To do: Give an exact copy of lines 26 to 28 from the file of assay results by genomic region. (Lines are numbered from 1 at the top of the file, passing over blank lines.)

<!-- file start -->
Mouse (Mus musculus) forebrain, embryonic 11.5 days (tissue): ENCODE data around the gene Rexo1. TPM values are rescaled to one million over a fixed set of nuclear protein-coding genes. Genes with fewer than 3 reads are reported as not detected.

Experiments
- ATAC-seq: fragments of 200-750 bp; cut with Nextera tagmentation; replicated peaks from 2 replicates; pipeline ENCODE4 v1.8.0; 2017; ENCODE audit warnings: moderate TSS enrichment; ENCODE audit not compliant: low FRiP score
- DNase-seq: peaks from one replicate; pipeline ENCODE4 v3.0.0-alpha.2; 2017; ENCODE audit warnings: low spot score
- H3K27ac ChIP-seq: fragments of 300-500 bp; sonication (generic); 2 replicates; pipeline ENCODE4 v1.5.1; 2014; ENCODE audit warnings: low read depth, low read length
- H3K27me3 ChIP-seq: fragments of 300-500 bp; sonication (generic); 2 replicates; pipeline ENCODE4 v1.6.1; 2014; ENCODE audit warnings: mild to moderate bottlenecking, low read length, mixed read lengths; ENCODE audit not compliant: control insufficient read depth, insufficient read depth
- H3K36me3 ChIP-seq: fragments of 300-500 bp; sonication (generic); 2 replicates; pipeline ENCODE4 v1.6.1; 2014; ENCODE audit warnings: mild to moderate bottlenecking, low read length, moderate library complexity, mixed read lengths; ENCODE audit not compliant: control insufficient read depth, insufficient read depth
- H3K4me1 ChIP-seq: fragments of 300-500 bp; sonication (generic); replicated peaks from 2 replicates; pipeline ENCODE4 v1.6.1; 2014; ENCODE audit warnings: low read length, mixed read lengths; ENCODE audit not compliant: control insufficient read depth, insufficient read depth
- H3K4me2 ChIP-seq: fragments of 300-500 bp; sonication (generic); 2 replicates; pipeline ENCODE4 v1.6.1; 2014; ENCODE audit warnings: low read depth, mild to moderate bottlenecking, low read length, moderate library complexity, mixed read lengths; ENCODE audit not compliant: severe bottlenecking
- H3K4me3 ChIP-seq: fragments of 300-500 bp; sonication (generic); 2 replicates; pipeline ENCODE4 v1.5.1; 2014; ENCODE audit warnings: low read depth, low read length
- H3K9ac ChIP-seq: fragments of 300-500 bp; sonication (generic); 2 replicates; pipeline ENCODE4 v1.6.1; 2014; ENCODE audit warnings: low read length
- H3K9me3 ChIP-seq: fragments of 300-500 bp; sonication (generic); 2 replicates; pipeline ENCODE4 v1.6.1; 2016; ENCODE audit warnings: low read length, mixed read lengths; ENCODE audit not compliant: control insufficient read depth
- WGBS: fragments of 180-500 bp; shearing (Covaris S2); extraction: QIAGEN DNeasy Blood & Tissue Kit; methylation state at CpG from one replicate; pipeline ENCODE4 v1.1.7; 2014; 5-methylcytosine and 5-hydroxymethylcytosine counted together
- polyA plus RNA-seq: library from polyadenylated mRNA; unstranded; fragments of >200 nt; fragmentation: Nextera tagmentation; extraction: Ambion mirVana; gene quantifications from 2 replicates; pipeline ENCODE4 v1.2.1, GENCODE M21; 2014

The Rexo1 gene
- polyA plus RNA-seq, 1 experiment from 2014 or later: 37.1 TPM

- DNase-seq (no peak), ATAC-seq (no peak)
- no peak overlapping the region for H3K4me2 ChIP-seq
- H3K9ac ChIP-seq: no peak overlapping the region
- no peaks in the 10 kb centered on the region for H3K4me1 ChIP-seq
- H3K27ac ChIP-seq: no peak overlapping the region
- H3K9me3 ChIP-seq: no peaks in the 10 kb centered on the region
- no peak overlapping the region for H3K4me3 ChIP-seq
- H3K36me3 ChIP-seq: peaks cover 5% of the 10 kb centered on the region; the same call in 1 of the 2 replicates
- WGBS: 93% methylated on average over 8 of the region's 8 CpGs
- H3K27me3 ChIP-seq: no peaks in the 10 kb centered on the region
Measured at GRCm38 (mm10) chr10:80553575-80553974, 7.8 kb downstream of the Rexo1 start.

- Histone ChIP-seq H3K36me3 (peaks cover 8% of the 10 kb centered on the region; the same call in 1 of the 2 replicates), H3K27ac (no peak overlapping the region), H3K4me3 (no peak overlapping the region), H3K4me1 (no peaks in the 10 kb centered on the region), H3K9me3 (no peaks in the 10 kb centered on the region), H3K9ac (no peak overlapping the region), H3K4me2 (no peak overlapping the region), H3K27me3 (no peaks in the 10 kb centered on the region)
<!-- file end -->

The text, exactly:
- H3K27me3 ChIP-seq: no peaks in the 10 kb centered on the region
Measured at GRCm38 (mm10) chr10:80553575-80553974, 7.8 kb downstream of the Rexo1 start.

- Histone ChIP-seq H3K36me3 (peaks cover 8% of the 10 kb centered on the region; the same call in 1 of the 2 replicates), H3K27ac (no peak overlapping the region), H3K4me3 (no peak overlapping the region), H3K4me1 (no peaks in the 10 kb centered on the region), H3K9me3 (no peaks in the 10 kb centered on the region), H3K9ac (no peak overlapping the region), H3K4me2 (no peak overlapping the region), H3K27me3 (no peaks in the 10 kb centered on the region)